Peter Gleave (ex- Berks. and Westminster Dragoons 1975 – 1982)
‘Take these men for your example; like them, remember that prosperity can only be for the free; that freedom is the sure possession of those, alone, who have the courage to defend it.’
– from Pericles’ Oration to the Athenian Dead’ (History of the Peloponnesian Wars – Thyucidides)

Guest
Elaine Fullaway says:
8 July 2017

Consumers definitely should have a say when it comes to Brexit negotiations. Our voices must be heard. This is the second most important thing to happen in the last 70+ years; the first was the referendum on whether or not to join the Common Market where the voters were sold down the river because the question was a loaded one skewed to the wishes of Ted Heath and the like. It was NOT a vote to join the fledgling European Union. I was born in 1939 so know well what this country of ours was like before we were forced to accept the loss of our identity. Don’t let it happen again please.

Guest
Fiona Chesterman says:
8 July 2017

Dear L Hughes, I m aware that while this forum is not set up to be a general discussion on the merits or not of Brexit, and I respect your opinions as being your opinions, but I feel compelled to respond to your comments about your perception of young people needing to be forgiven for being cautious. I don’t know any who could be described as cautious. Furious yes. Furious that the world that they have been born into where they live in a much bigger picture than just their home country, where their friends are of all nationalities and religions, live, study and work all over the world embracing other languages, is to be compromised. I don’t think they could be described as ‘cautious’.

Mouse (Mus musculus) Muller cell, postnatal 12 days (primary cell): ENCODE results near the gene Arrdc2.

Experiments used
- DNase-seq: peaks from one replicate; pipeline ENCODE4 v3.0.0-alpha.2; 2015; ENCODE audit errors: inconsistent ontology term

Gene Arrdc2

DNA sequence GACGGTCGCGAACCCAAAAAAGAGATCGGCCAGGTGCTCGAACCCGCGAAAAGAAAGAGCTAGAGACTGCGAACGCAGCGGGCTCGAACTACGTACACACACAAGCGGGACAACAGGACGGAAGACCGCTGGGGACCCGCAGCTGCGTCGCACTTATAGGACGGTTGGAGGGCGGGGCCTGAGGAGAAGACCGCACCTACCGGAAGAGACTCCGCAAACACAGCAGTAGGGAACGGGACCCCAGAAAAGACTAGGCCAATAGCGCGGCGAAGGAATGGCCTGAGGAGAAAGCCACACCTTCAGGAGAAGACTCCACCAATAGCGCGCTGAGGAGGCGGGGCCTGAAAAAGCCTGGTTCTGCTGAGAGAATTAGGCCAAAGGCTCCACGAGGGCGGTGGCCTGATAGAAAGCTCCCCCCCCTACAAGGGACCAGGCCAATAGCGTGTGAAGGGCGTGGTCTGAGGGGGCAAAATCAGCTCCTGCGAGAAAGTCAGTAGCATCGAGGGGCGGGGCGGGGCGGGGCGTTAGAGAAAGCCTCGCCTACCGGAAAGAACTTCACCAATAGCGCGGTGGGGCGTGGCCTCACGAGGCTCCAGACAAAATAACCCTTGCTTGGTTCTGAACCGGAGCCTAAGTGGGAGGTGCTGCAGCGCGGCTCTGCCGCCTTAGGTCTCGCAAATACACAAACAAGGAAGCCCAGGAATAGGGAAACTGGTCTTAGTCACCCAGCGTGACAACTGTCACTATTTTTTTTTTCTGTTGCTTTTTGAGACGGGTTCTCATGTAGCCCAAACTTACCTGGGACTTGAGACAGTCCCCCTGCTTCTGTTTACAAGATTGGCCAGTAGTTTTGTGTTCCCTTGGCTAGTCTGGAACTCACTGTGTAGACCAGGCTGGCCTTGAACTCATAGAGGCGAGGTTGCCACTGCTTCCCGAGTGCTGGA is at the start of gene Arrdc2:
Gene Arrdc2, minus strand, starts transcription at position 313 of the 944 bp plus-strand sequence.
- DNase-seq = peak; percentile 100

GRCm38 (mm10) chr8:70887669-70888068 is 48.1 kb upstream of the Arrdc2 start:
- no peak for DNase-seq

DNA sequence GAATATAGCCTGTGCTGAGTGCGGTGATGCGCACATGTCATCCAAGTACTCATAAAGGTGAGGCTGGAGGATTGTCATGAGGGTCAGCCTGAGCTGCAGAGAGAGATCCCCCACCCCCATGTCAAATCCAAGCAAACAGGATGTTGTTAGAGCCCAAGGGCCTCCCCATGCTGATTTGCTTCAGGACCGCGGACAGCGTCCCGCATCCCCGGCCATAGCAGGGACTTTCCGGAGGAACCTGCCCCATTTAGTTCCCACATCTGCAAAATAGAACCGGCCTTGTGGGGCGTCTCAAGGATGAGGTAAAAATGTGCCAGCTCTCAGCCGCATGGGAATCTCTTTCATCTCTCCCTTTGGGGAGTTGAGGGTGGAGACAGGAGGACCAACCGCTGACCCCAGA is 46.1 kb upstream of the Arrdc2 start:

Guest
Barbara Millner says:
7 July 2017

I agree that we should say in all that goes before us in discussing matters concerning the country. These matters will have effects on families. When it comes down to the nitty-gritty of increases, there should be a public vote on a general increase for ALL – ie pensions/wages MUST keep up with inflation, after all, MPs gave themselves a whopping increase, therefore what is good enough for Peter is good enough for Paul – monies must rise with inflation.

Guest

Nobody could say that pensions haven’t kept up with inflation over these last few years, Barbara – the ‘triple lock’ has seen to that. It is wages and certain welfare benefits that have fallen behind, Disposable incomes have marginally increased as taxes have been reallocated from direct to indirect forms [for example, tax allowances have been raised but some customs duties and the insurance premium tax have increased].